SESSION TITLE: Lung Cancer Case Report Posters II
SESSION TYPE: Affiliate Case Report Poster
PRESENTED ON: Tuesday, October 27, 2015 at 01:30 PM - 02:30 PM
INTRODUCTION: Primary pulmonary lymphomas account for 0.5 % of all lung cancers with extra-nodal marginal zone lymphoma of MALT origin (MALT lymphoma) being extremely rare. Most patients with pulmonary MALT lymphoma are asymptomatic at presentation. We present the case of a patient presenting with skin rash and found to have mastocytosis on skin biopsy. Imaging studies performed to rule out systemic involvement in mastocytosis revealed a left upper lobe nodule. Histopathologic examination of the lung nodule showed pulmonary MALT lymphoma.
CASE PRESENTATION: A 66-year-old non-smoker female presented with worsening maculopapular skin rash for 6 weeks that started on her inner thighs, gradually progressing to involve all extremities. She reported loss of appetite with 10 pounds weight loss in last 1 month. She denied any cough, fever, hemoptysis, dyspnea or joint pain. Examination showed a non-blanching maculopapular rash involving all extremities with a positive Darier’s sign. Initial laboratory results are shown in Table 1. Skin biopsy confirmed the diagnosis of mastocytosis. Bone marrow examination followed by imaging studies performed to rule out systemic involvement in mastocytosis showed 2.1 x 0.9 cm left upper lobe nodule, multiple ground glass nodules and no lymphadenopathy. Bone marrow biopsy failed to show any abnormality. Due to high clinical suspicion for malignancy video-assisted thoracoscopic wedge resection of the lung nodule was performed, revealing nodular lymphoid aggregates with lymphoepithelial lesions (Fig.1). Immunohistochemical staining showed infiltration by CD20 positive B cells with aberrant CD43 expression and a negativity of the lymphoma cells for CD5, CD10and Bcl6 confirming the diagnosis of pulmonary MALT lymphoma.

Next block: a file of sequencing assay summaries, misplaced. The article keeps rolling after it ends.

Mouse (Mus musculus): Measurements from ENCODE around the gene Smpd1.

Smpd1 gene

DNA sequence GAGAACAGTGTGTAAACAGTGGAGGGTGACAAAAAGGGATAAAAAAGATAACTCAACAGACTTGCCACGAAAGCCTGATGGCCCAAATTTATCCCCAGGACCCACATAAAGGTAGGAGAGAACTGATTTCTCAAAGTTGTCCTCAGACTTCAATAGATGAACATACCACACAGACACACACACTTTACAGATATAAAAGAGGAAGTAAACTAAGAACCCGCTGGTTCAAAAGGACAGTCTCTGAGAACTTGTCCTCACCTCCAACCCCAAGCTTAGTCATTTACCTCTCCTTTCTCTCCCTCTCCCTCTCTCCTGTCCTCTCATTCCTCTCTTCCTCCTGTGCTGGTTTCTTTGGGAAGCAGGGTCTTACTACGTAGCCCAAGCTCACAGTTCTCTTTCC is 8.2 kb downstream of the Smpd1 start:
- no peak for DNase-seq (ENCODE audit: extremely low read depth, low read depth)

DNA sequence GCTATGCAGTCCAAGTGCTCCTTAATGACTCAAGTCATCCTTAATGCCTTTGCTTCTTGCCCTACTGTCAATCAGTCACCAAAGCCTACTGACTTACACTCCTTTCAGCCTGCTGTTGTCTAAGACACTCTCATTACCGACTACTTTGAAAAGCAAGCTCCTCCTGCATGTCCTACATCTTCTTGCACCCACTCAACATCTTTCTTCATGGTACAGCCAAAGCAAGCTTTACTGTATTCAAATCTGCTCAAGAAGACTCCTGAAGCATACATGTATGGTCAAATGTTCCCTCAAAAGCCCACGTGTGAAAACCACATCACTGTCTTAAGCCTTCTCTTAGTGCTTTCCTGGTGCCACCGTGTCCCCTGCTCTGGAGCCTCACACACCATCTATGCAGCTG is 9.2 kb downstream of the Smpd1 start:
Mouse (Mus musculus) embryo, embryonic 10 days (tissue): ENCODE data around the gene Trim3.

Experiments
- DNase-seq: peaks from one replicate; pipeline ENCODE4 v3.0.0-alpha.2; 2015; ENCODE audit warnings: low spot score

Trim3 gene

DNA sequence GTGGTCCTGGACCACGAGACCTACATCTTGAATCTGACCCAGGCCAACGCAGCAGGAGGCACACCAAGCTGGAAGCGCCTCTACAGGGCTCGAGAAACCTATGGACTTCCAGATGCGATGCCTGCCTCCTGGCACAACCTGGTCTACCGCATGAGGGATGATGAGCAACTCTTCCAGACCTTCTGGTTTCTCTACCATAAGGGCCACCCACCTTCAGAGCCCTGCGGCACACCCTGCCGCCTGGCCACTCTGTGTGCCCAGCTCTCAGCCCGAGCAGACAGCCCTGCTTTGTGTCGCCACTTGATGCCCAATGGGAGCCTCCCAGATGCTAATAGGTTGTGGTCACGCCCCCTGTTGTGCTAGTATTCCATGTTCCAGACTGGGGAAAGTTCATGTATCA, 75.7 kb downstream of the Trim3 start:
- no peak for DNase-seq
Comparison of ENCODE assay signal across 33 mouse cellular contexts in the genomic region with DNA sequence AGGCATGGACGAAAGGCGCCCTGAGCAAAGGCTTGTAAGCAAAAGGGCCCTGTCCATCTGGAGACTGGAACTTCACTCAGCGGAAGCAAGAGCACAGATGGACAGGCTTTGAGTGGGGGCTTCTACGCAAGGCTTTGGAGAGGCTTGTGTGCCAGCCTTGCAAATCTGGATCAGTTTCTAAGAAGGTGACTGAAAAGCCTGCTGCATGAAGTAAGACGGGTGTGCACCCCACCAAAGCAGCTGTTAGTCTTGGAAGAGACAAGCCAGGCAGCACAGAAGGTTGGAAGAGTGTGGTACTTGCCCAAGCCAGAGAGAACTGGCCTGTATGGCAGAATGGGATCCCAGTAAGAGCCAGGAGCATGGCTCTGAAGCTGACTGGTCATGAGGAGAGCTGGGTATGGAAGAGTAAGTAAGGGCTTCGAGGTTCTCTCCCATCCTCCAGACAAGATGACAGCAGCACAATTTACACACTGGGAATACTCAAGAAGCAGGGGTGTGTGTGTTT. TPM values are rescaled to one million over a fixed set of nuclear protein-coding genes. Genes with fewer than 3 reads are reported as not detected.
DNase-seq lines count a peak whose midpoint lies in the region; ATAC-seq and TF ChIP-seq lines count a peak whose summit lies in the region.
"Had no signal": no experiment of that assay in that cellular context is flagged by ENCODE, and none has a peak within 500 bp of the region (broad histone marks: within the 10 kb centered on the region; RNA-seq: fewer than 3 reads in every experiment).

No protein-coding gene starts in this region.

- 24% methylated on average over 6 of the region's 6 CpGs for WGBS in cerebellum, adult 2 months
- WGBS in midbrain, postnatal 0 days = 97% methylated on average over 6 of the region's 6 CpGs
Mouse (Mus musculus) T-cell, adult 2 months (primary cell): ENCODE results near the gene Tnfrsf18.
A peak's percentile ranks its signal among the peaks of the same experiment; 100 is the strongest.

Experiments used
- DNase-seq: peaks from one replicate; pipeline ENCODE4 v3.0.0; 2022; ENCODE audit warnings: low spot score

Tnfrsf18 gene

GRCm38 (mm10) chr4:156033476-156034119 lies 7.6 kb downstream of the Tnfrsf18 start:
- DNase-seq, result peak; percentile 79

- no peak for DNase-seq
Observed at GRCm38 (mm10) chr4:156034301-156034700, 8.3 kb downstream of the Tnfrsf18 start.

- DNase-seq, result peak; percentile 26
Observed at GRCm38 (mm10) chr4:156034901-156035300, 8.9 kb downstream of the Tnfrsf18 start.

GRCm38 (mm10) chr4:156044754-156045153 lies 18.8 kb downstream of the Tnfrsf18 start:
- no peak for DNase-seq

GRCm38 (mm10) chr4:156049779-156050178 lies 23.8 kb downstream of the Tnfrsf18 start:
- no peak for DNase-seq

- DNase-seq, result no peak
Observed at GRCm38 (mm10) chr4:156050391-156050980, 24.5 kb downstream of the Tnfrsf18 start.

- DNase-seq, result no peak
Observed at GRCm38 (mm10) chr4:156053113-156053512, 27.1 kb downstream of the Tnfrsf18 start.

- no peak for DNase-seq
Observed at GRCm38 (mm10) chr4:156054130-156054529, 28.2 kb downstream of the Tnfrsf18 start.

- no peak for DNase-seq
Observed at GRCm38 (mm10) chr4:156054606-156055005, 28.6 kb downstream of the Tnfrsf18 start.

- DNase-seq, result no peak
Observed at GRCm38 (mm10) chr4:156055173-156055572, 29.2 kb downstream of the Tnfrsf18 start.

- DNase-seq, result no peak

DISCUSSION: Primary pulmonary MALT lymphoma, an extremely rare lung tumor, is almost always secondary to chronic stimulation by inflammatory or autoimmune processes. It can also be associated with paraproetinemia, mastocytosis and localized amyloid deposition. Surgical resection is almost curative with 5-year survival rates being greater than 90%.
CONCLUSIONS: Pulmonary lymphoproliferative disorders should be considered in the differential diagnosis of the patients presenting with lung nodules. Due to rarity of the disease, there is no established standard therapeutic strategy. For localized disease, surgical resection is the recommended treatment of choice.
Reference #1: Albores J, Fishbein M, Wang T. A 57-Year-Old Woman With Persistent Cough and Pulmonary Nodules. Chest. 2014; 145(5):1162-5.
DISCLOSURE: The following authors have nothing to disclose: Khalid Sherani, Hineshkumar Upadhyay, Abhay Vakil, Aashir Shah, Kelly Cervellione, Alan Fein
No Product/Research Disclosure Information